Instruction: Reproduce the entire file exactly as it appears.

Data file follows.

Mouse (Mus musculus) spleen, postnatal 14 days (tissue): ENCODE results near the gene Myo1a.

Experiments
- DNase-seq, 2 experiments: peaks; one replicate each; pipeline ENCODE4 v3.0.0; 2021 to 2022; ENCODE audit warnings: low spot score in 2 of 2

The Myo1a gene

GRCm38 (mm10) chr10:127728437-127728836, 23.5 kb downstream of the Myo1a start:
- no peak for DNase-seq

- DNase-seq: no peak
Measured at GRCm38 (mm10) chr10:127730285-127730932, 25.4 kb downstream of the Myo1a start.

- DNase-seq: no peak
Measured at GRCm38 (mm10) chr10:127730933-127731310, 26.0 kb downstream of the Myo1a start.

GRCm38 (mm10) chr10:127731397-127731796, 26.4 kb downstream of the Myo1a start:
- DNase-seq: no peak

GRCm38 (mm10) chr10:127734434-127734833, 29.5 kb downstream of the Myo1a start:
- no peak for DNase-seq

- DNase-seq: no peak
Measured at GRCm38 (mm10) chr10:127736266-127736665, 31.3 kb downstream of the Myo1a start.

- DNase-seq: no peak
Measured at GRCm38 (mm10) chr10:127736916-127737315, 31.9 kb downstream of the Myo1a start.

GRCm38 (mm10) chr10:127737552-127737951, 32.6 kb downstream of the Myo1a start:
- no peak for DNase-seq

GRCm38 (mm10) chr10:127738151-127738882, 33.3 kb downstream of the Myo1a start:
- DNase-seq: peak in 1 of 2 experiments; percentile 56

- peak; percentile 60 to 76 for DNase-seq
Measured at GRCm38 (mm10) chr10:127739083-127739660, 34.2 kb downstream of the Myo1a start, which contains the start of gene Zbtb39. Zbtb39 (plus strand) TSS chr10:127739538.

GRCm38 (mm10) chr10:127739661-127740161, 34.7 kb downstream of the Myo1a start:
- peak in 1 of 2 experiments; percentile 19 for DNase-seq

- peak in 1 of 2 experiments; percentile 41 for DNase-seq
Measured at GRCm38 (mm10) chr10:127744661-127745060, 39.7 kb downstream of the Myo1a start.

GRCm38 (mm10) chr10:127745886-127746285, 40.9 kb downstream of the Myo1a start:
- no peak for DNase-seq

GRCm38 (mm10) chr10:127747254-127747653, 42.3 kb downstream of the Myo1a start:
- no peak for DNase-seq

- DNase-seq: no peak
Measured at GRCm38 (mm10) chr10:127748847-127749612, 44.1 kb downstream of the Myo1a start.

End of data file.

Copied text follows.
Mouse (Mus musculus) spleen, postnatal 14 days (tissue): ENCODE results near the gene Myo1a.

Experiments
- DNase-seq, 2 experiments: peaks; one replicate each; pipeline ENCODE4 v3.0.0; 2021 to 2022; ENCODE audit warnings: low spot score in 2 of 2

The Myo1a gene

GRCm38 (mm10) chr10:127728437-127728836, 23.5 kb downstream of the Myo1a start:
- no peak for DNase-seq

- DNase-seq: no peak
Measured at GRCm38 (mm10) chr10:127730285-127730932, 25.4 kb downstream of the Myo1a start.

- DNase-seq: no peak
Measured at GRCm38 (mm10) chr10:127730933-127731310, 26.0 kb downstream of the Myo1a start.

GRCm38 (mm10) chr10:127731397-127731796, 26.4 kb downstream of the Myo1a start:
- DNase-seq: no peak

GRCm38 (mm10) chr10:127734434-127734833, 29.5 kb downstream of the Myo1a start:
- no peak for DNase-seq

- DNase-seq: no peak
Measured at GRCm38 (mm10) chr10:127736266-127736665, 31.3 kb downstream of the Myo1a start.

- DNase-seq: no peak
Measured at GRCm38 (mm10) chr10:127736916-127737315, 31.9 kb downstream of the Myo1a start.

GRCm38 (mm10) chr10:127737552-127737951, 32.6 kb downstream of the Myo1a start:
- no peak for DNase-seq

GRCm38 (mm10) chr10:127738151-127738882, 33.3 kb downstream of the Myo1a start:
- DNase-seq: peak in 1 of 2 experiments; percentile 56

- peak; percentile 60 to 76 for DNase-seq
Measured at GRCm38 (mm10) chr10:127739083-127739660, 34.2 kb downstream of the Myo1a start, which contains the start of gene Zbtb39. Zbtb39 (plus strand) TSS chr10:127739538.

GRCm38 (mm10) chr10:127739661-127740161, 34.7 kb downstream of the Myo1a start:
- peak in 1 of 2 experiments; percentile 19 for DNase-seq

- peak in 1 of 2 experiments; percentile 41 for DNase-seq
Measured at GRCm38 (mm10) chr10:127744661-127745060, 39.7 kb downstream of the Myo1a start.

GRCm38 (mm10) chr10:127745886-127746285, 40.9 kb downstream of the Myo1a start:
- no peak for DNase-seq

GRCm38 (mm10) chr10:127747254-127747653, 42.3 kb downstream of the Myo1a start:
- no peak for DNase-seq

- DNase-seq: no peak
Measured at GRCm38 (mm10) chr10:127748847-127749612, 44.1 kb downstream of the Myo1a start.